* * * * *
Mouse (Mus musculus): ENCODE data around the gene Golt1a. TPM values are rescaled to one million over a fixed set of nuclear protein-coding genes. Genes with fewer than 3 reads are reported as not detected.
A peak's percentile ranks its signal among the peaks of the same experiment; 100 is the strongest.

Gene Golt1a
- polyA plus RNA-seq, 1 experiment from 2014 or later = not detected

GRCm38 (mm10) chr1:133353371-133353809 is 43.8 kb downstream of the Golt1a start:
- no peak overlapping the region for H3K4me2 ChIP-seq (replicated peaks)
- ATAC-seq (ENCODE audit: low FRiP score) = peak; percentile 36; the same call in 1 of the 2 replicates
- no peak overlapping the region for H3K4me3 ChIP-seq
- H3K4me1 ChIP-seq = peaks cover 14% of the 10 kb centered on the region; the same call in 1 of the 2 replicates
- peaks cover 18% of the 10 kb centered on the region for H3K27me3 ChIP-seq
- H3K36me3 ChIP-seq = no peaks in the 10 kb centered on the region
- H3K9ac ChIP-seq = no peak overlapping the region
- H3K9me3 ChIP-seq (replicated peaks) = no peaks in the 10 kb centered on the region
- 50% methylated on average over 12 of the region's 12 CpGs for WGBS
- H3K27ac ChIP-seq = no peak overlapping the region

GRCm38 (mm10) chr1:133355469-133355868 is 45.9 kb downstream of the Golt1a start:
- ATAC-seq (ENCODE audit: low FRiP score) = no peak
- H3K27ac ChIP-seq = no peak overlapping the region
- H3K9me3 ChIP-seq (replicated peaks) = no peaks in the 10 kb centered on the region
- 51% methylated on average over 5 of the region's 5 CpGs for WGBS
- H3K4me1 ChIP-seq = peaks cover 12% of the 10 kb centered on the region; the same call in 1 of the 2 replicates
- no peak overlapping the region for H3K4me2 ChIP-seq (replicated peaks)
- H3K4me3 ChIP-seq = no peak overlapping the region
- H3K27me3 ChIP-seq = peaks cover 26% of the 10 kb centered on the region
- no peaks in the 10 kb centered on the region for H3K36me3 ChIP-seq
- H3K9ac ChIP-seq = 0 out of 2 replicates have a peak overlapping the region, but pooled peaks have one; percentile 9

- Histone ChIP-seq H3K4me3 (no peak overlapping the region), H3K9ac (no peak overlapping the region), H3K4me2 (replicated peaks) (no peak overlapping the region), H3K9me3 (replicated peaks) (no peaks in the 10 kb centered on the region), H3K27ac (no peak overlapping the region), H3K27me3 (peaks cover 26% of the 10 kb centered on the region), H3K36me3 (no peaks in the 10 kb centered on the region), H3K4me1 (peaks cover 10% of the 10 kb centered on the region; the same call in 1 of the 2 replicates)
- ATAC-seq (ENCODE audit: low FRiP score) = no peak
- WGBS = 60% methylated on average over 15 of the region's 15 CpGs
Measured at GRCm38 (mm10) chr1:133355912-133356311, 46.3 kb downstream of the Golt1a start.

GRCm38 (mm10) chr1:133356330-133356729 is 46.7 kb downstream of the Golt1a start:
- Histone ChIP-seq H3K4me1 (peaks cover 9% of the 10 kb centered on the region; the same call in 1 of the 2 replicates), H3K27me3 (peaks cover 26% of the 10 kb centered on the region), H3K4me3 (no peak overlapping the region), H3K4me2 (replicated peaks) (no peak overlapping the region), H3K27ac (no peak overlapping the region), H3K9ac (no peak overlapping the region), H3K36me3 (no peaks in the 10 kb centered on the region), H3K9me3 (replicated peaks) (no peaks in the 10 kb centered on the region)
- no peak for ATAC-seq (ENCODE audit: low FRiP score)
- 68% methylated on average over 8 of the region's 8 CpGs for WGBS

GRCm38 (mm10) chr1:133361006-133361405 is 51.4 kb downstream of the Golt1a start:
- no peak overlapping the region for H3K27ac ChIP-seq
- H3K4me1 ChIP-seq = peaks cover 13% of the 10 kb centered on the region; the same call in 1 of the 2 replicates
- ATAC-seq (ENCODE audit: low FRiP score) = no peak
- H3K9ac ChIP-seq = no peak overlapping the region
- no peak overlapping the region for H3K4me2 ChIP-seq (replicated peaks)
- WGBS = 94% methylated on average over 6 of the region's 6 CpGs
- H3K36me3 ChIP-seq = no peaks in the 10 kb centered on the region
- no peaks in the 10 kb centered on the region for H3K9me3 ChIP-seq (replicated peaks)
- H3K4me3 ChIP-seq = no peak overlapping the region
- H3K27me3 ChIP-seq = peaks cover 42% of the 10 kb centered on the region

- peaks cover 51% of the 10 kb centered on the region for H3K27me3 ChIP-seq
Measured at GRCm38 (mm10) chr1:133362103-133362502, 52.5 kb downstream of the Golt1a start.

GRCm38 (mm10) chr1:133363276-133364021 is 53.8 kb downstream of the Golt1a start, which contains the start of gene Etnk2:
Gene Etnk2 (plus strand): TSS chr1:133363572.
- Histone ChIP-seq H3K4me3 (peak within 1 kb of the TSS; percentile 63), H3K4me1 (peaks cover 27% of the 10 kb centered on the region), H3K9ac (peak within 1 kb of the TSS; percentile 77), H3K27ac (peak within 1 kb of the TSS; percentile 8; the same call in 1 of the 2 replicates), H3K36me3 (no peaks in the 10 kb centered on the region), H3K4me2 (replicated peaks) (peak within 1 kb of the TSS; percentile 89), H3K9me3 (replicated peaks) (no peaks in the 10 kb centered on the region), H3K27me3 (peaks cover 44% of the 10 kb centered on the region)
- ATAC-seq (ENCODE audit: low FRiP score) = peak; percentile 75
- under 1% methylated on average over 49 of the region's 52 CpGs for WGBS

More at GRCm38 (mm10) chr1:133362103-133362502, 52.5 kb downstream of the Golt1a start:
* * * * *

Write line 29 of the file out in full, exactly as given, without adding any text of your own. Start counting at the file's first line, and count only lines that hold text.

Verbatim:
- WGBS = 60% methylated on average over 15 of the region's 15 CpGs